The stalled peace process


For six days in June 1967, Israel launched a war against the combined armed forces of Egypt, Jordan and Syria, assisted by units of the Iraqi army. When it was over, the Israeli Defense Forces had scored a decisive military victory. The Arabs lost East Jerusalem, containing the third holiest shrine of Islam, in addition to the West Bank, the Golan Heights and the Sinai Peninsula.

In November of that year, the U.N. Security Council unanimously passed Resolution 242. This laid out two primary conditions for the establishment of a just and lasting peace in the Middle East:

the “withdrawal of Israel armed forces from territories occupied in the recent conflict,” and

the “termination of all claims or states of belligerency and respect for and acknowledgment of the sovereignty, territorial integrity and political independence of every state in the area and their right to live in peace within secure and recognized boundaries free from threats or acts of force.”

Israel did not withdraw from the occupied territories, however. The Six-Day War led to the Yom Kippur War in 1973, and Israel ultimately made peace with Egypt and returned the Sinai. It also made peace with Jordan, but did not return East Jerusalem. To this day, Israeli occupation of this holy site continues to fuel strong resentment against Israel in the Muslim world. It remains a key impediment to the establishment of peace in the Middle East.

An entire generation of Palestinians has grown up in the West Bank and Gaza Strip under Israeli occupation. Seeing no hope for their future, some of them have resorted to carrying out suicide bombings since September 2000. The bombings have killed hundreds of Israelis and brought on Israeli retaliation, killing thousands of Palestinians. This cycle of violence shows no signs of letting up, even after President Bush’s landmark visit to the region at the end of May.

In accepting the road map put forth by the White House, Israeli Prime Minister Ariel Sharon conceded that Israel couldn’t indefinitely continue to hold millions of Palestinians under occupation. Many regarded this as a breakthrough, because “occupation” had thus far been used only by peace activists such as Gush Shalom, the Israeli peace bloc. Sharon also acknowledged that the time had come for Israelis to accept the reality of Palestinian statehood. But peace will only be achieved if he matches his words with deeds.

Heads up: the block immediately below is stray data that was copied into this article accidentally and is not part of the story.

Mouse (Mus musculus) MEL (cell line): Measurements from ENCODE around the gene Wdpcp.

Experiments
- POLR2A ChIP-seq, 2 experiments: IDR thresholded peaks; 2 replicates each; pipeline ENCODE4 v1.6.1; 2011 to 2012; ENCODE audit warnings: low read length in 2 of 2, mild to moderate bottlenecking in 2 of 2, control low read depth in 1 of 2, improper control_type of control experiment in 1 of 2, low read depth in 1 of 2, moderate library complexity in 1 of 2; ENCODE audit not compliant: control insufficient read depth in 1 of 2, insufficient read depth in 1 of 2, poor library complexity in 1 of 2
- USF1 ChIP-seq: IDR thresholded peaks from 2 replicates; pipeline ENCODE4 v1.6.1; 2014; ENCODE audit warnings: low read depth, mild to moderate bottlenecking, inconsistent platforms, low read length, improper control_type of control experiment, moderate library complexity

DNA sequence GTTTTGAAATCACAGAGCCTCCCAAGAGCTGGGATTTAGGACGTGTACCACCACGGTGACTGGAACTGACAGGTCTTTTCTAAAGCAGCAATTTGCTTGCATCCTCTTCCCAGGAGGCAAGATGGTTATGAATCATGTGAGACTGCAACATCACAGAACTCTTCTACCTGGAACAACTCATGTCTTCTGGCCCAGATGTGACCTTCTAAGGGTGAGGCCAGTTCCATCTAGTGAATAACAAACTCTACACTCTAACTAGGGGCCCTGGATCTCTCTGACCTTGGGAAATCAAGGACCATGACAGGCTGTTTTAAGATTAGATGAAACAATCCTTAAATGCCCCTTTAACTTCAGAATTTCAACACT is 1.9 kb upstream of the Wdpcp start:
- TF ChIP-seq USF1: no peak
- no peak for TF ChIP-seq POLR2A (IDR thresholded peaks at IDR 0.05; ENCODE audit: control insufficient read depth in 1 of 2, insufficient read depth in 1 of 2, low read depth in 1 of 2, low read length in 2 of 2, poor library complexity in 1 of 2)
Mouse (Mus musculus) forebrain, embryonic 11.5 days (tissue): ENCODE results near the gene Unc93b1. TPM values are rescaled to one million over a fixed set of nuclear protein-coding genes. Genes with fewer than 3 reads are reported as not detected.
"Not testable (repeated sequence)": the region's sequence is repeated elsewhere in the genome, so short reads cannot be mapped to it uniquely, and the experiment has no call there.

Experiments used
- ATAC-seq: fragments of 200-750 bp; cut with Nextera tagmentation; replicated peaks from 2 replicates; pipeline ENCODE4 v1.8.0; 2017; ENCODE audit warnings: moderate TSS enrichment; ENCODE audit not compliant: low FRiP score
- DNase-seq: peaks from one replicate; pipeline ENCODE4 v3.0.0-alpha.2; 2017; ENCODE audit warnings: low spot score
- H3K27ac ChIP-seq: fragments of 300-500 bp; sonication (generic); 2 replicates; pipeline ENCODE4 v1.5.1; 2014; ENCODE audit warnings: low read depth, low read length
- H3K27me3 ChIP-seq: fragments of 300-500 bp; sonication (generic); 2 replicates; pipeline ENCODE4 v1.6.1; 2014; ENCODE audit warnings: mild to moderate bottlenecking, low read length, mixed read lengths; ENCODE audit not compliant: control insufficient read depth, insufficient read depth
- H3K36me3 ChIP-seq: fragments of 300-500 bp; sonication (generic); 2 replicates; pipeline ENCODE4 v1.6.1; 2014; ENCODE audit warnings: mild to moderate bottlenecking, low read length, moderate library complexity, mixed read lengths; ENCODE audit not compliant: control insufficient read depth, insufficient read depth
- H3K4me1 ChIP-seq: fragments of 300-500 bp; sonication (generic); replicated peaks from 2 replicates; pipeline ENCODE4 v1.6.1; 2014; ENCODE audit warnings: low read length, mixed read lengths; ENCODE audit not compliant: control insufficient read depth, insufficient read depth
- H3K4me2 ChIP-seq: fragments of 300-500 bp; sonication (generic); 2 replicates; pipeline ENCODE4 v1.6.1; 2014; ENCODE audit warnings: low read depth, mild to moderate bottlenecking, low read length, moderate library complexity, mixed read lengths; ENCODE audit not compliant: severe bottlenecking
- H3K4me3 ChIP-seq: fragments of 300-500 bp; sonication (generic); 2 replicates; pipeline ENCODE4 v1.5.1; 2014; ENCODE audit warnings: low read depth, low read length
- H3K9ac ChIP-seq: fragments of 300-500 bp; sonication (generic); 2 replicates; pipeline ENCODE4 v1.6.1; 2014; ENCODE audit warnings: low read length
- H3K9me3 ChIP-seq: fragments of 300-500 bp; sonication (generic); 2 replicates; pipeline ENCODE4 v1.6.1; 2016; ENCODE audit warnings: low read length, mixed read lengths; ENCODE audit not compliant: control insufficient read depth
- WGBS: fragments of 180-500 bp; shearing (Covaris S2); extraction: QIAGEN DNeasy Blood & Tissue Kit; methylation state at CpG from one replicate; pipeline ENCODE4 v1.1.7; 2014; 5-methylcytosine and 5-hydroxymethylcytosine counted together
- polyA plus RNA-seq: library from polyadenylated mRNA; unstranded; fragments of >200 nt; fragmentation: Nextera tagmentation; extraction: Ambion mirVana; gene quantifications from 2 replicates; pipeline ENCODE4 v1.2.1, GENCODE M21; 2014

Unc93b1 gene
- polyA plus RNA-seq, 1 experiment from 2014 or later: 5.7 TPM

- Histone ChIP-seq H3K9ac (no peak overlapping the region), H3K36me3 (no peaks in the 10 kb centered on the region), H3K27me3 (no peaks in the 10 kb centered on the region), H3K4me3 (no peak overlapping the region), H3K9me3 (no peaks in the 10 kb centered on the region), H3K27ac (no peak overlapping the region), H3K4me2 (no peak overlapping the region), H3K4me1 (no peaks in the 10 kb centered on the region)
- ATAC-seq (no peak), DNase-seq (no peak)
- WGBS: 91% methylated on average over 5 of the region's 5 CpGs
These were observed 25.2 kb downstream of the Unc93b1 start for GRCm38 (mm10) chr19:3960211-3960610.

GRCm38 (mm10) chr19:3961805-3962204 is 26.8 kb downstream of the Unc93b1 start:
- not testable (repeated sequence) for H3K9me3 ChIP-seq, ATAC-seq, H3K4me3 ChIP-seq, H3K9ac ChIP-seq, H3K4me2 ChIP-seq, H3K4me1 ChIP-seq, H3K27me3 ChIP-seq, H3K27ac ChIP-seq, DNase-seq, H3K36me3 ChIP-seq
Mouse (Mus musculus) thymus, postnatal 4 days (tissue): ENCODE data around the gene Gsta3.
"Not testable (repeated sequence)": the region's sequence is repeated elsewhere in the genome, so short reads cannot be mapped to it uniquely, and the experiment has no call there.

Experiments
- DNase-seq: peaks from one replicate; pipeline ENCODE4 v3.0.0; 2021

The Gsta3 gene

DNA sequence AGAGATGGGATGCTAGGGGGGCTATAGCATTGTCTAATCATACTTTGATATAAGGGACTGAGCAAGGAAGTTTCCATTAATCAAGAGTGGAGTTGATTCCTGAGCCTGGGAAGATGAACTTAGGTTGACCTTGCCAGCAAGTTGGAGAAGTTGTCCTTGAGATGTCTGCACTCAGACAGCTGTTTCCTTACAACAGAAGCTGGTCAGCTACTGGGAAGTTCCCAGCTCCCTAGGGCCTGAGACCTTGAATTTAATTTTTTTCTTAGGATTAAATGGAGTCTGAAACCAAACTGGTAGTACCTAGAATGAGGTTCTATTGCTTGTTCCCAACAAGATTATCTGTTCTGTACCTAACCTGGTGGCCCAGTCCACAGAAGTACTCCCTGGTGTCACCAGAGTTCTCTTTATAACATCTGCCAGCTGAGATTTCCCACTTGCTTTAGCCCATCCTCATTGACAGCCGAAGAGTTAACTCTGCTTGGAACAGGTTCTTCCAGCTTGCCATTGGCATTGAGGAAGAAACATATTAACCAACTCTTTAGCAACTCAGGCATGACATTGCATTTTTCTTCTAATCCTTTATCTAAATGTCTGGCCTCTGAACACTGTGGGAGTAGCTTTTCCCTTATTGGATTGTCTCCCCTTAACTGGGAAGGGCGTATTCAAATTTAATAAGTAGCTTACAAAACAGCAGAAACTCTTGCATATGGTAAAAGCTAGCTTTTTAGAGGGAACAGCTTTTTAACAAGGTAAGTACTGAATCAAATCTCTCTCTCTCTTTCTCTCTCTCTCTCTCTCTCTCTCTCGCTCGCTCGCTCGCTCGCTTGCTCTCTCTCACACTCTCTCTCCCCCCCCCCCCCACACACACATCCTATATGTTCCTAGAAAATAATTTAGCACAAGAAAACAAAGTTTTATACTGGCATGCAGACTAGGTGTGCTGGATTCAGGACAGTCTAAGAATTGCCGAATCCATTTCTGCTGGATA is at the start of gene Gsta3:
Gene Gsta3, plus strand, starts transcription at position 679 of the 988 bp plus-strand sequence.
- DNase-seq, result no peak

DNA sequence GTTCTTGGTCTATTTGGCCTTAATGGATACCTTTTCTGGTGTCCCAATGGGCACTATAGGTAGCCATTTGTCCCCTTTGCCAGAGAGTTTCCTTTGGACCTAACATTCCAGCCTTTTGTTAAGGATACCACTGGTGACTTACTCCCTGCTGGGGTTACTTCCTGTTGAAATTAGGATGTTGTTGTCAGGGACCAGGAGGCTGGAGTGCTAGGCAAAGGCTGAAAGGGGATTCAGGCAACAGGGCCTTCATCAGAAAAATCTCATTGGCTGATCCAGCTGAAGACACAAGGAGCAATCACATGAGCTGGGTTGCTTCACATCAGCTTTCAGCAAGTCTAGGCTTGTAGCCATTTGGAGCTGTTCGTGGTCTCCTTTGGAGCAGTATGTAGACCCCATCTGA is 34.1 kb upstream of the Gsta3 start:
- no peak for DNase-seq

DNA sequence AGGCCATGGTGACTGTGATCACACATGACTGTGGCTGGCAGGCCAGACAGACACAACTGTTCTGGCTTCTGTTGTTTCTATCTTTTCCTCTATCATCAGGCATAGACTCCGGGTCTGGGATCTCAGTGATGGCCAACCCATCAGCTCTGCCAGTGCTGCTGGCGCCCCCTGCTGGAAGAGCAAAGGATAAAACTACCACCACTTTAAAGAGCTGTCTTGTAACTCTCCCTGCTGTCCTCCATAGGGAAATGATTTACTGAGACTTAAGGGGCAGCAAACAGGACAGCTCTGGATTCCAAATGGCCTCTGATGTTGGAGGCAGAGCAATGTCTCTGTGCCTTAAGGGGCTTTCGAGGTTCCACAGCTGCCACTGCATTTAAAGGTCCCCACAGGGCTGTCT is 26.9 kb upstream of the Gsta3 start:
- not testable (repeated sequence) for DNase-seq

So far, there has been no evidence of his sincerity. Last week’s pre- emptive attacks in Gaza by Israel against Abdel Aziz Rantisi, the No. 2 man in Hamas, will weaken the hand of Palestinian Prime Minister Mahmoud Abbas, who had promised to put an end to terrorism in the Aqaba Agreement. President Bush publicly rebuked Israel, saying the attacks “will make it more difficult for Palestinian leadership to fight off terrorist attacks. I also don’t believe the attacks helped Israeli security.”

Israel offered no apology for its action, however, and seemed determined to carry out missile and other attacks against militant Palestinians, whom it considers to be “ticking time bombs.”

The strategic myopia of this policy should be evident by now. Israel has learned that it cannot eliminate terrorism by killing the terrorists. For every one that is killed, another two are created. After the latest attack, the spiritual leader of Hamas, Sheikh Ahmed Yassin, declared there would be a violent response. “The Israelis have sent a message,” he told Britain’s Guardian newspaper. “Now they have to wait for our reply. Our answer will be of the same caliber. The Israelis don’t want peace. They only want to humiliate the Palestinians.”

The time calls for boldness and courage on the part of the Israeli leadership. The Arab states pose no credible military threat to Israel. The best defense against the suicide bombers is to take away their rallying cry, which is the illegitimacy of Israeli occupation. Israel should declare a unilateral cease-fire with the Palestinians, and stop carrying out attacks against the militants. Ultimately, it should withdraw from all remaining occupied territories and eliminate the illegal settlements from the West Bank, as it committed to doing during the Oslo Accords of 1993. It should also release the thousands of Palestinians who are being held in Israeli jails and detention centers.

These actions will bring legitimacy to Israel in the Arab and Muslim worlds.

Only then will it acquire the peace and security that has eluded it since its decisive military victory 36 years ago.

The author is an economist in Palo Alto, California.  He lived in Pakistan during the 1965 and 1971 wars.  He has written on Pakistan’s Strategic Myopia in the RUSI Journal, and reviewed Mazari’s book, Journey to  Disillusionment for International Affairs. He has authored “Rethinking the National Security of Pakistan.” He is a Fellow of the American Institute of International Studies in California. He contributed above article to Media Monitors Network (MMN).

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